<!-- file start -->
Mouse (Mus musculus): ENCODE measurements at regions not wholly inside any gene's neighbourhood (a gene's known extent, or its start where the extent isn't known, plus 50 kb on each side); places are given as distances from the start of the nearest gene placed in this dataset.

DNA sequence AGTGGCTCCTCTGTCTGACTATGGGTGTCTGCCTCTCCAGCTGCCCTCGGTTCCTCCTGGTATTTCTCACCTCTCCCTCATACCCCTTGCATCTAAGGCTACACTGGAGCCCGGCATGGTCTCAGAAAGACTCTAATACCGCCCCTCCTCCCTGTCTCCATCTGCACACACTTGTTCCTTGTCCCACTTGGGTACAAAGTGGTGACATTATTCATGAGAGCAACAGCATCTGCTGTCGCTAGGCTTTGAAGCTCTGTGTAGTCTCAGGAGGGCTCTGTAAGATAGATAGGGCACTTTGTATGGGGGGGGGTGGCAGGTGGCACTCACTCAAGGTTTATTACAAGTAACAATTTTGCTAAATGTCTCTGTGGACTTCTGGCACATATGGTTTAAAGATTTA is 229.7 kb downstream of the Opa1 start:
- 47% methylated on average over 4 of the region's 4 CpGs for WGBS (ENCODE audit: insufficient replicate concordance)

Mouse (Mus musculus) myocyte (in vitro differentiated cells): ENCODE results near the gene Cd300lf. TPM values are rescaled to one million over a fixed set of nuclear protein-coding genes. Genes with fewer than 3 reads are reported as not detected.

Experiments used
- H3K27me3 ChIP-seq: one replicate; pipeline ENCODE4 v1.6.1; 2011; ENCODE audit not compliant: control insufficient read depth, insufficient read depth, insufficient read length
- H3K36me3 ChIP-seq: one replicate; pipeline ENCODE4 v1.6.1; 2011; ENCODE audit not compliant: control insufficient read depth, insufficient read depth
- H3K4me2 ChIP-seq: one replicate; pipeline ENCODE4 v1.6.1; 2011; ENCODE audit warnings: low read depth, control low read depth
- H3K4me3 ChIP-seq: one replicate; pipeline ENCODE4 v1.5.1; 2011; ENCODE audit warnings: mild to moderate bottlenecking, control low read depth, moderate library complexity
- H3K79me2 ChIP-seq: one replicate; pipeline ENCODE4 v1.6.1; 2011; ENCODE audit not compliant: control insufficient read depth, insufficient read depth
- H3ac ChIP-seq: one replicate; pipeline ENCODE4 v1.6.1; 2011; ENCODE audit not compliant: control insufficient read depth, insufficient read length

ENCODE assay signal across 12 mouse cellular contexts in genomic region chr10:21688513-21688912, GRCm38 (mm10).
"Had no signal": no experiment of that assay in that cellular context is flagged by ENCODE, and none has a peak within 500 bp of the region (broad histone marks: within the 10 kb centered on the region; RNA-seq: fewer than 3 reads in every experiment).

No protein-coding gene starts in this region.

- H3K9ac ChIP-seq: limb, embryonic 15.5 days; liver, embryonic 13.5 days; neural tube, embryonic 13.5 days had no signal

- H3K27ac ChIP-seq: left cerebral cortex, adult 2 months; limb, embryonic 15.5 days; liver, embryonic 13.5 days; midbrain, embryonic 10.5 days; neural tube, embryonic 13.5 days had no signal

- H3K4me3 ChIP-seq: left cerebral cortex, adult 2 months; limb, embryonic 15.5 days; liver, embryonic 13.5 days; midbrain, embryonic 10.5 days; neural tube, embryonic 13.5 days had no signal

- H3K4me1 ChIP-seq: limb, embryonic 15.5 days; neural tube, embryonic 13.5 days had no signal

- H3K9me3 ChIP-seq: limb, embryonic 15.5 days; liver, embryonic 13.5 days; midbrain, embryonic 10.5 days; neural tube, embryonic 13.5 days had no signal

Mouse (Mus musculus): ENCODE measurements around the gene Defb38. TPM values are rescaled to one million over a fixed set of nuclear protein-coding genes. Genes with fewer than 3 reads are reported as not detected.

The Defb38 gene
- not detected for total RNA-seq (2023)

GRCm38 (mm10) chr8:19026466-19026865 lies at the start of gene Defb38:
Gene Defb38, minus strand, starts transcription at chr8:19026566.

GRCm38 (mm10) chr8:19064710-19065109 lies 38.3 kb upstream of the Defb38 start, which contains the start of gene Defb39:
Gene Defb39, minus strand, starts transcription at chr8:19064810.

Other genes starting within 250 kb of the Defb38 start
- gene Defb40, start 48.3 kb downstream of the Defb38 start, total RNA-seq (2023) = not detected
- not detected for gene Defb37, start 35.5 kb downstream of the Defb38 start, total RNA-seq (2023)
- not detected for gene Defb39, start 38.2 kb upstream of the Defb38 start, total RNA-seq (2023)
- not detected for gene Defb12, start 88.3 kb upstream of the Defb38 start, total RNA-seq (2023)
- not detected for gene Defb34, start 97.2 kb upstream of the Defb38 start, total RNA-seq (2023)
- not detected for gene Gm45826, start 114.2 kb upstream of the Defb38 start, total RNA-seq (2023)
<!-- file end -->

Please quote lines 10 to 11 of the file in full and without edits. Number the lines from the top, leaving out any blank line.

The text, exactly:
- H3K79me2 ChIP-seq: one replicate; pipeline ENCODE4 v1.6.1; 2011; ENCODE audit not compliant: control insufficient read depth, insufficient read depth
- H3ac ChIP-seq: one replicate; pipeline ENCODE4 v1.6.1; 2011; ENCODE audit not compliant: control insufficient read depth, insufficient read length